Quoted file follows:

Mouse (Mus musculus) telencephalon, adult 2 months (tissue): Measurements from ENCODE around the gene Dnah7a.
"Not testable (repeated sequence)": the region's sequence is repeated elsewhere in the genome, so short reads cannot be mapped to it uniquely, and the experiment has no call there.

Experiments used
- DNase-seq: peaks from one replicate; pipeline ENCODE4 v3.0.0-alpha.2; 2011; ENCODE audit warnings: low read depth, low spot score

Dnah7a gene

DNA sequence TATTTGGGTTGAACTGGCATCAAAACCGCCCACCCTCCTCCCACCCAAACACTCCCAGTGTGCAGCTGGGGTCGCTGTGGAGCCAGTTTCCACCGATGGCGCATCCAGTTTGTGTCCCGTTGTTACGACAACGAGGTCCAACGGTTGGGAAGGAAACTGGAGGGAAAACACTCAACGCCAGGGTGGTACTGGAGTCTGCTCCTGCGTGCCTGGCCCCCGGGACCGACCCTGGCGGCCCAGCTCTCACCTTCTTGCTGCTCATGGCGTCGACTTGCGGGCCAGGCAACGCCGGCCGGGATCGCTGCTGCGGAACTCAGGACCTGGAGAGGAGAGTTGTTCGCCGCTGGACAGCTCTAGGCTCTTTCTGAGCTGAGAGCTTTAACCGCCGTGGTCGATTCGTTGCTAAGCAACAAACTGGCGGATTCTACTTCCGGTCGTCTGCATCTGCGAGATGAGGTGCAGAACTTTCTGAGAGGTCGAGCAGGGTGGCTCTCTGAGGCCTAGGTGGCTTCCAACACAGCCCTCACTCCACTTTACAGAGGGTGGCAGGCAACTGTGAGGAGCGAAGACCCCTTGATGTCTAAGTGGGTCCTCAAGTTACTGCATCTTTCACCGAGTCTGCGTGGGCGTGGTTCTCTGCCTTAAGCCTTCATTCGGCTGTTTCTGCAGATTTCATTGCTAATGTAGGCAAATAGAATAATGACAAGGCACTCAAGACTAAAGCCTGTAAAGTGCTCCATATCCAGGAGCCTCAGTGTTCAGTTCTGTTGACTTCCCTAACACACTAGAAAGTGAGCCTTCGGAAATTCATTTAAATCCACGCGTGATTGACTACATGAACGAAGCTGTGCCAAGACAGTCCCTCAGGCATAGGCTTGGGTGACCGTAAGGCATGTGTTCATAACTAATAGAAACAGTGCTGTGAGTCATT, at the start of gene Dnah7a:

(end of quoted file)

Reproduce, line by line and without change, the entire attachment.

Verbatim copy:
Mouse (Mus musculus) telencephalon, adult 2 months (tissue): Measurements from ENCODE around the gene Dnah7a.
"Not testable (repeated sequence)": the region's sequence is repeated elsewhere in the genome, so short reads cannot be mapped to it uniquely, and the experiment has no call there.

Experiments used
- DNase-seq: peaks from one replicate; pipeline ENCODE4 v3.0.0-alpha.2; 2011; ENCODE audit warnings: low read depth, low spot score

Dnah7a gene

DNA sequence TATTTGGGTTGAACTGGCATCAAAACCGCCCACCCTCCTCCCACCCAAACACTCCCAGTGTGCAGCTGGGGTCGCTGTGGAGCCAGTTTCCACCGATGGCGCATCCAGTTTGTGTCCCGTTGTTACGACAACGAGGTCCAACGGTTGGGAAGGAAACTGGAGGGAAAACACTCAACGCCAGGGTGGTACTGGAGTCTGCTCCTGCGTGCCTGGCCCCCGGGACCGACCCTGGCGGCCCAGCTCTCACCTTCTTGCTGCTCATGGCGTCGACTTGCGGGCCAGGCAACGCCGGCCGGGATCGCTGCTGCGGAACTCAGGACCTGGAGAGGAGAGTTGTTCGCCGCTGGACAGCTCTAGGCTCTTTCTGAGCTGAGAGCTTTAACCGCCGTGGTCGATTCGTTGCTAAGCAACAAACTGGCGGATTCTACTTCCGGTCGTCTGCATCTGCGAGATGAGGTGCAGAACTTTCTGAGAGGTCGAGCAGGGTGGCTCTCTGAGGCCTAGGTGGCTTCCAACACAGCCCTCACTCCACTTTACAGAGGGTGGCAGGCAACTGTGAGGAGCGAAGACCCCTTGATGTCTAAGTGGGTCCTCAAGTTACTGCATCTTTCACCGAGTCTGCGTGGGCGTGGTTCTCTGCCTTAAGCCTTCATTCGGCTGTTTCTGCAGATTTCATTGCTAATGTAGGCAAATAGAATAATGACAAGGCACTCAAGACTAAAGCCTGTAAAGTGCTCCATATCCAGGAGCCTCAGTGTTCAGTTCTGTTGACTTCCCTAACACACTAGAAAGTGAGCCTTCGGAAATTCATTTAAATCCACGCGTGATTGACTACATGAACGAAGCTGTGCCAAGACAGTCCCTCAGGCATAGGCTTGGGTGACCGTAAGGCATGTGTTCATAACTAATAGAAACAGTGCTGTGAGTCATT, at the start of gene Dnah7a: